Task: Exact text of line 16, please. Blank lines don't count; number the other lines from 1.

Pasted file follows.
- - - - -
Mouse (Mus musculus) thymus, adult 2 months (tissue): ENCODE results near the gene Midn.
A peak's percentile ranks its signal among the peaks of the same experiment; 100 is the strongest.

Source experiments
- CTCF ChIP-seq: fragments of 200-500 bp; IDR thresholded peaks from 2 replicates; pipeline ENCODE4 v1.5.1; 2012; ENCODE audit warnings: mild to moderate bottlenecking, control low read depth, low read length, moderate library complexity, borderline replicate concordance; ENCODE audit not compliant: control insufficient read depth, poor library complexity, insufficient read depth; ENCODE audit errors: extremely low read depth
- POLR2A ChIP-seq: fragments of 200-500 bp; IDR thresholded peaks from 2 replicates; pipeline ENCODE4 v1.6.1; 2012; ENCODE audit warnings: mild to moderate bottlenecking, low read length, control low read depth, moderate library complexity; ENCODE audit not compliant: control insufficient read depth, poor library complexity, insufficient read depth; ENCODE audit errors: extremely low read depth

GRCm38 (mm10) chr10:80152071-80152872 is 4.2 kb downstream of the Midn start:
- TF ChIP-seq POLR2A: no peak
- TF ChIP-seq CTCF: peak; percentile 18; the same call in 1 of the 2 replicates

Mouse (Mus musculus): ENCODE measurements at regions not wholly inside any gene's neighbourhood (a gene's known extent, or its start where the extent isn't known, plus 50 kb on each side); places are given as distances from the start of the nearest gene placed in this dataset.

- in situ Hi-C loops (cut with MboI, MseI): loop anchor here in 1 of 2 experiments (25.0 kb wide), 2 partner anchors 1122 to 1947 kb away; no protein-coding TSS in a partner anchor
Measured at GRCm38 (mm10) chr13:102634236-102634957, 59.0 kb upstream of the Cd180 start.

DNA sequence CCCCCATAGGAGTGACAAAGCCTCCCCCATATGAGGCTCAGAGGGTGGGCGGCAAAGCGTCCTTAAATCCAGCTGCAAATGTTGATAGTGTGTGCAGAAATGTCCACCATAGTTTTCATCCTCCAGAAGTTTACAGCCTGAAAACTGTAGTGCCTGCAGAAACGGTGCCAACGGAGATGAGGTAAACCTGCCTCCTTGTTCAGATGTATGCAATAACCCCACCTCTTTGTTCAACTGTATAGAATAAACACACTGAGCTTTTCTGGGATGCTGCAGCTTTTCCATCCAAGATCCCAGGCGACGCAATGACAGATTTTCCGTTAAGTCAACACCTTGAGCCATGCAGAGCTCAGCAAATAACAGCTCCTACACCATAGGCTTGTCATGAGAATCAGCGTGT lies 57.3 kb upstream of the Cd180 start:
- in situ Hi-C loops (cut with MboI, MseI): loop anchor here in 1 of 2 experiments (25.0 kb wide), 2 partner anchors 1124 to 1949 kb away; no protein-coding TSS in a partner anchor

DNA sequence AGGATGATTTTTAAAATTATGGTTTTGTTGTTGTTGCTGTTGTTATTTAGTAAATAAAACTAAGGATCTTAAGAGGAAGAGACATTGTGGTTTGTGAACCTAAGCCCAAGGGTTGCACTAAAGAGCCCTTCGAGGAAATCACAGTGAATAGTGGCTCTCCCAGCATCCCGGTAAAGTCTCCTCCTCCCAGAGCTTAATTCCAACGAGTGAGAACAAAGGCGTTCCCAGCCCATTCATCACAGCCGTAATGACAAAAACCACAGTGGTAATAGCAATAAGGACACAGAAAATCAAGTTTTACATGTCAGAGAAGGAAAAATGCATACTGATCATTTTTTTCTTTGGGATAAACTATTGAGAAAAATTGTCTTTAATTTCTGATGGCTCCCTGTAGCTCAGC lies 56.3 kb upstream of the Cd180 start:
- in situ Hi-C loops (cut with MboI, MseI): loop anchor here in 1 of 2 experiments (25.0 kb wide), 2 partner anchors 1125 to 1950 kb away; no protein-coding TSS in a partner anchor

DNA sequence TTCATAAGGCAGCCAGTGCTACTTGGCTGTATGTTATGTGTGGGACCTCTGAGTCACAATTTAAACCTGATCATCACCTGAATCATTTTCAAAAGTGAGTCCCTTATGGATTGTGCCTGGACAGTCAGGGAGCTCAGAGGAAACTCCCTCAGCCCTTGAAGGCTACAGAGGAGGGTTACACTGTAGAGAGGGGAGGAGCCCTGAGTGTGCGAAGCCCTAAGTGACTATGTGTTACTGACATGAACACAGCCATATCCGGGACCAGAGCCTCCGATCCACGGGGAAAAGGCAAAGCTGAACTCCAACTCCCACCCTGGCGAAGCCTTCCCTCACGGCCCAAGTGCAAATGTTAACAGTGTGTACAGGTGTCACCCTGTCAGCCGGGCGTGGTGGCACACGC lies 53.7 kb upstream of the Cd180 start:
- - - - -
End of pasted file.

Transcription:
DNA sequence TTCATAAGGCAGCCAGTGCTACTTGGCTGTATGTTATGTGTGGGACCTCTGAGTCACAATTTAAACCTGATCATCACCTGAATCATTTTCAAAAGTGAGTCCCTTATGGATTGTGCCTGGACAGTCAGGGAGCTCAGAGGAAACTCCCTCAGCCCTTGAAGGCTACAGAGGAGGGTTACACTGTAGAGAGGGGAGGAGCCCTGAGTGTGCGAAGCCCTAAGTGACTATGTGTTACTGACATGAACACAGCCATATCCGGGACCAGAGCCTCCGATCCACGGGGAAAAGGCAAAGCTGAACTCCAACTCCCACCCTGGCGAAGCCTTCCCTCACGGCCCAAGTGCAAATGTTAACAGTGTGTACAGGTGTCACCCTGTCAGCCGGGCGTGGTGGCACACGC lies 53.7 kb upstream of the Cd180 start: